If we want to attract today's youth to manufacturing careers, we need to change their perceptions about what the manufacturing industry is like and show them what great career opportunities exist in the industry. If more people would watch TV programs such as How it's Made and Made in America, they would soon realize that manufacturing has changed for the better -- it's cleaner and higher tech compared to what it was a generation or two ago.
In a blog article, Derek Singleton, ERP Analyst for Software Advice, wrote, "This means reacquainting youth with the process of designing and building products from an early age -- and then providing the creative freedom to build those things on their terms." He shared two examples from industry and suggested a third:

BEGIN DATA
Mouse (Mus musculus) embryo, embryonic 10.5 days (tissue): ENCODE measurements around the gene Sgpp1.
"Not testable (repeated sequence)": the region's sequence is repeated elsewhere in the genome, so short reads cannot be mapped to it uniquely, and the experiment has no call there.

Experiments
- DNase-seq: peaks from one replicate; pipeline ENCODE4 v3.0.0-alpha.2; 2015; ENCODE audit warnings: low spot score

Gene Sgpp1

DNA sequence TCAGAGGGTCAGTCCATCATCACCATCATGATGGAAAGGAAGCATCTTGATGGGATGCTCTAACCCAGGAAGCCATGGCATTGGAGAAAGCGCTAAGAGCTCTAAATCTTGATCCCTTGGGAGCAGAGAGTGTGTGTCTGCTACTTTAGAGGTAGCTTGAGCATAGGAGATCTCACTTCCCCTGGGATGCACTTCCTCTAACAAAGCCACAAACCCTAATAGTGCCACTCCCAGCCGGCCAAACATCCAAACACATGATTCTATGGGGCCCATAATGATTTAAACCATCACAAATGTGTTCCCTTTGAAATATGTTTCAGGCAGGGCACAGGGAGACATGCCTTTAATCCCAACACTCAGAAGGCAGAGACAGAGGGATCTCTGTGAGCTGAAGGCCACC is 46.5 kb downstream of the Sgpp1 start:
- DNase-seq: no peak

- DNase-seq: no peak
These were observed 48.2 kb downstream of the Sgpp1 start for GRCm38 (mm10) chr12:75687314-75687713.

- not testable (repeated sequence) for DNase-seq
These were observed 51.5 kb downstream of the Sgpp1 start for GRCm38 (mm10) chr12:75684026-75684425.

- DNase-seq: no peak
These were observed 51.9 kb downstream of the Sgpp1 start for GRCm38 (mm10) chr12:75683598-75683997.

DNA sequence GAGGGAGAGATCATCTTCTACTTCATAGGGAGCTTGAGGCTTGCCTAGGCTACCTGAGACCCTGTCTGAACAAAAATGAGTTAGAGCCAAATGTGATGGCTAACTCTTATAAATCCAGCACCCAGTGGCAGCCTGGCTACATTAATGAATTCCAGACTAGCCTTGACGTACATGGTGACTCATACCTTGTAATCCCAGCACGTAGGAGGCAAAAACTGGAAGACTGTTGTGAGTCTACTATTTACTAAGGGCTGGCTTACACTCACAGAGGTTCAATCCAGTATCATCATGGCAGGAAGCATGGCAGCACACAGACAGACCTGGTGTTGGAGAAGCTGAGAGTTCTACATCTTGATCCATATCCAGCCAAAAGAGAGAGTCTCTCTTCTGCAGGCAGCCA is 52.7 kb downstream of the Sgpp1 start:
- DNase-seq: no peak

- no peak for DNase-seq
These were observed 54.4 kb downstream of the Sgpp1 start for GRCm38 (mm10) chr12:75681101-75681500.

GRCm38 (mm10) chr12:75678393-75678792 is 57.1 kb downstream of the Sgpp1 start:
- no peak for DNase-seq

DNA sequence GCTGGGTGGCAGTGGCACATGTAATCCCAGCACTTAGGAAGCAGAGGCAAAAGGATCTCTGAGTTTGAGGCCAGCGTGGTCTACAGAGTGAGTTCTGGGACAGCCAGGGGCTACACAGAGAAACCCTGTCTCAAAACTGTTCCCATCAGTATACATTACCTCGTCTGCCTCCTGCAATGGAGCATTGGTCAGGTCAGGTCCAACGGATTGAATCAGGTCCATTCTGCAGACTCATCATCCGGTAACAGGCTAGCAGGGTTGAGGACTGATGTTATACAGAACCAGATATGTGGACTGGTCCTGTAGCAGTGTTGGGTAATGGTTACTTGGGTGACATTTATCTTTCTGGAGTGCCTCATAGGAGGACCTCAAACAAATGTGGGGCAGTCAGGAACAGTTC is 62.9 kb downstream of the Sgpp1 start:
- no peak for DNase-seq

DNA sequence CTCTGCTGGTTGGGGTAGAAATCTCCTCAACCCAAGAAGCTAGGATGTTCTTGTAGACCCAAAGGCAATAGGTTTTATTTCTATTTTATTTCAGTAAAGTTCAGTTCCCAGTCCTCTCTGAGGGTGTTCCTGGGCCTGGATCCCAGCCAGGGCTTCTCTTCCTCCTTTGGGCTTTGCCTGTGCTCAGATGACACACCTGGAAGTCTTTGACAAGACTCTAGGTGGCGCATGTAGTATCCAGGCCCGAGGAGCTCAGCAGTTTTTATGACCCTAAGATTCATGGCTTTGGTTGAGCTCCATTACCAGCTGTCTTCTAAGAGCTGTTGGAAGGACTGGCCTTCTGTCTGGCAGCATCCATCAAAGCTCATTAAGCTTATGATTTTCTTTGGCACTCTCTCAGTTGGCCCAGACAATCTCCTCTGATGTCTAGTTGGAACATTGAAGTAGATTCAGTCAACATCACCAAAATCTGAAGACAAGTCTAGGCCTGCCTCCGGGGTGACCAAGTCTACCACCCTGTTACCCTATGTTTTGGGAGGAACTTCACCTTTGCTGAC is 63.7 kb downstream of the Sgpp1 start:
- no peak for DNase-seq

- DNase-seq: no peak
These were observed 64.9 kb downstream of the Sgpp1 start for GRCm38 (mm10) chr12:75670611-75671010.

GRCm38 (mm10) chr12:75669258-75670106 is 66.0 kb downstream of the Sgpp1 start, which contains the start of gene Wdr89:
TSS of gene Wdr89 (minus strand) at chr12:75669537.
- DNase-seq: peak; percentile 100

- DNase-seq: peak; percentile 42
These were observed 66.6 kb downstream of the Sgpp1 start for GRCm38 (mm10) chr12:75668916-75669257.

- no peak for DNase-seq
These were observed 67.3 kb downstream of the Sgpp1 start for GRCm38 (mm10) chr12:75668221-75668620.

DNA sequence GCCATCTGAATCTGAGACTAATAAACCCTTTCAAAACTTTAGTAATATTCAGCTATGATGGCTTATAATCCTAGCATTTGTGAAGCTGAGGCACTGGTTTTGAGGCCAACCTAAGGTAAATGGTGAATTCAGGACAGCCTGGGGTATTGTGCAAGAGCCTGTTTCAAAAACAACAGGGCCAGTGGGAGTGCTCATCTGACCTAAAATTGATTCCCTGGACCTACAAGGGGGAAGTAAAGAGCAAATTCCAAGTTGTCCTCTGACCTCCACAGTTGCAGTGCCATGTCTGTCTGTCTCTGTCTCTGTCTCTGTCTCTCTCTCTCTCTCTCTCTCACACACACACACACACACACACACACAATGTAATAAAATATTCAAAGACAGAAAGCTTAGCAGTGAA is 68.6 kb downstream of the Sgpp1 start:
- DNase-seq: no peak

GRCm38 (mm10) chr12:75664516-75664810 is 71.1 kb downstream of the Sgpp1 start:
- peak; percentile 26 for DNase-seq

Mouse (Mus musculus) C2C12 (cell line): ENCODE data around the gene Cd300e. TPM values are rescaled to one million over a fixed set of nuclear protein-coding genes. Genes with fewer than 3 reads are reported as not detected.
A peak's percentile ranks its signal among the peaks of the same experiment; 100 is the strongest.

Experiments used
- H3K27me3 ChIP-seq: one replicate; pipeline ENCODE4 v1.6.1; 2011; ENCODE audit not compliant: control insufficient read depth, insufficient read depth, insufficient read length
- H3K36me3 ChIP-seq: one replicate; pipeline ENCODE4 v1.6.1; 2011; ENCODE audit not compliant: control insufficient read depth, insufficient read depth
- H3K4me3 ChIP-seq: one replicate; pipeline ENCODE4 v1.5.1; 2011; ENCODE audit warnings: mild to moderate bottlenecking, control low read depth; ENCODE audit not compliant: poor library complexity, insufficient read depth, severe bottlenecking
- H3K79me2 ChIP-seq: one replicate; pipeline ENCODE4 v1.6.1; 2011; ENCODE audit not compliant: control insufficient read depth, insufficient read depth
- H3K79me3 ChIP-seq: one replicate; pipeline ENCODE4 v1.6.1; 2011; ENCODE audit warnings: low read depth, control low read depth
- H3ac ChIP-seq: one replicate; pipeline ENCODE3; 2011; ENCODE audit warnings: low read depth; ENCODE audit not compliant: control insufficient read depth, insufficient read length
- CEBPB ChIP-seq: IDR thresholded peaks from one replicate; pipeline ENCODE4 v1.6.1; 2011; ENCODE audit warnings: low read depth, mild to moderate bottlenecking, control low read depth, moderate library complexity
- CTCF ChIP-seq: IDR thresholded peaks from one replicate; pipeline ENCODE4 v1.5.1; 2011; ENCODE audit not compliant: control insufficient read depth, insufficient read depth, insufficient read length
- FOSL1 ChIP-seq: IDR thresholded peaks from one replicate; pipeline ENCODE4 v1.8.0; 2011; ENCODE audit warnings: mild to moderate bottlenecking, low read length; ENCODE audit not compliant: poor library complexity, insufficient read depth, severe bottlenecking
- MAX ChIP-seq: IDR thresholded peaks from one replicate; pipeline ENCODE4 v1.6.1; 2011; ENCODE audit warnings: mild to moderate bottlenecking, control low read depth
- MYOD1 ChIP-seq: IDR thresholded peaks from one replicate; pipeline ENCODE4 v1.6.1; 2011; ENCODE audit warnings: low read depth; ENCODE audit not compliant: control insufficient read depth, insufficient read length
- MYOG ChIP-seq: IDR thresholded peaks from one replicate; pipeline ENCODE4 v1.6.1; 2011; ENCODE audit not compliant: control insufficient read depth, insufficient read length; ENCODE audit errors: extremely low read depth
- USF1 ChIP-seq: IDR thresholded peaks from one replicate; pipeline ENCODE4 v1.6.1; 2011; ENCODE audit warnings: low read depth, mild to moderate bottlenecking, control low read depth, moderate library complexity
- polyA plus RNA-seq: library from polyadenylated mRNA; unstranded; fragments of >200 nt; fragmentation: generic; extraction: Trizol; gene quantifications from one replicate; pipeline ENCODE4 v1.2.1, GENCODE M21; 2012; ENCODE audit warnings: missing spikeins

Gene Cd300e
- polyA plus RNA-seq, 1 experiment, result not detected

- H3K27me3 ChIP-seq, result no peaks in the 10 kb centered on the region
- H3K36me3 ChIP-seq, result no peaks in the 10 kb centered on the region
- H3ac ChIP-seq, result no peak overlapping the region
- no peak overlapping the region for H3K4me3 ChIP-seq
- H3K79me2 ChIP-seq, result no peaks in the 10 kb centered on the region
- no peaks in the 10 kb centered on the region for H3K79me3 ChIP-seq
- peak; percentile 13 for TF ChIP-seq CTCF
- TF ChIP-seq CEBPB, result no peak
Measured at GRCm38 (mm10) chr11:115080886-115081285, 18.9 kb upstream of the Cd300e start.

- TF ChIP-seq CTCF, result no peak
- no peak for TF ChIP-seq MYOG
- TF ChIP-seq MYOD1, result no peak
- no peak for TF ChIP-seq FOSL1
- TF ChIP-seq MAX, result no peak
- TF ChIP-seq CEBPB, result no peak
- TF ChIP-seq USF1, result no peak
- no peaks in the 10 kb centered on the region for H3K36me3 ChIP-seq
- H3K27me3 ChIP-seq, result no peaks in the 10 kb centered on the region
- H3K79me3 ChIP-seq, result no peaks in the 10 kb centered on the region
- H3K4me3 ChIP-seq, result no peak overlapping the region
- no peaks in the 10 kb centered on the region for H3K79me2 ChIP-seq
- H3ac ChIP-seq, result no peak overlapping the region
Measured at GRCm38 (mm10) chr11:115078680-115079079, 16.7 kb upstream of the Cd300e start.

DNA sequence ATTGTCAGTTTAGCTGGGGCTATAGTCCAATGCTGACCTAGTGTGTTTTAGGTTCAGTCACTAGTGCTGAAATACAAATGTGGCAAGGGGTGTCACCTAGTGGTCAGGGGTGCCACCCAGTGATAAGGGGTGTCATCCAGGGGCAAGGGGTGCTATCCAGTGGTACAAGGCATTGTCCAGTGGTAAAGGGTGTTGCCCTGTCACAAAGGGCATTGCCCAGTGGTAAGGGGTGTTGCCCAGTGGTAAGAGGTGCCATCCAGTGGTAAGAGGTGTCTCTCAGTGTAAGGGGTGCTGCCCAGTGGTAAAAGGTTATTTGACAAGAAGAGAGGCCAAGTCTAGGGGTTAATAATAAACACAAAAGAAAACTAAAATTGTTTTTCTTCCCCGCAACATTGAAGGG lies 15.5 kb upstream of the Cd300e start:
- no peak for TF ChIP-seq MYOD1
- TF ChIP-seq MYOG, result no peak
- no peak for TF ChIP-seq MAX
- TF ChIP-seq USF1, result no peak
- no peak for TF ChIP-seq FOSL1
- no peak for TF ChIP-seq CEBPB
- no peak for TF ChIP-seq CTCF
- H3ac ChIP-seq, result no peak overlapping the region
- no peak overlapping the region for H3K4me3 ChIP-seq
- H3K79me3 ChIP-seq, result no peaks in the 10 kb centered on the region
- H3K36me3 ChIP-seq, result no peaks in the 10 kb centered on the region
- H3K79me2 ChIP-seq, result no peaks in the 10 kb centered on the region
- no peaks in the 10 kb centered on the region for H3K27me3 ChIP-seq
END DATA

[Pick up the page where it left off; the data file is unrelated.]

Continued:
- Manufacturing summer camps: A recent New York Times article highlighted an innovative summer camp, called Gadget Camp, where teenagers learn how to build things from concept to creation. Attendees are required to design a product through computer-aided design (CAD) technology and oversee the design to completion.
- Gamification of manufacturing Gamification is a hot topic in many aspects of business at the moment -- one driven by the idea that adding gaming elements to non-gaming activities encourages action and participation. It's a movement that seeks to capitalize on our youth's obsession with video games as well as our competitive nature. According to Diana Miller and Simon Jacobson's recent Gartner First Thing Monday Morning newsletter, Invensys has been using 3D gaming technology to teach new hires how to operate oil refinery equipment for the past few years. In the same vein, Siemens recently released Plantville, a program designed to teach manufacturing processes and technologies to young people and new hires.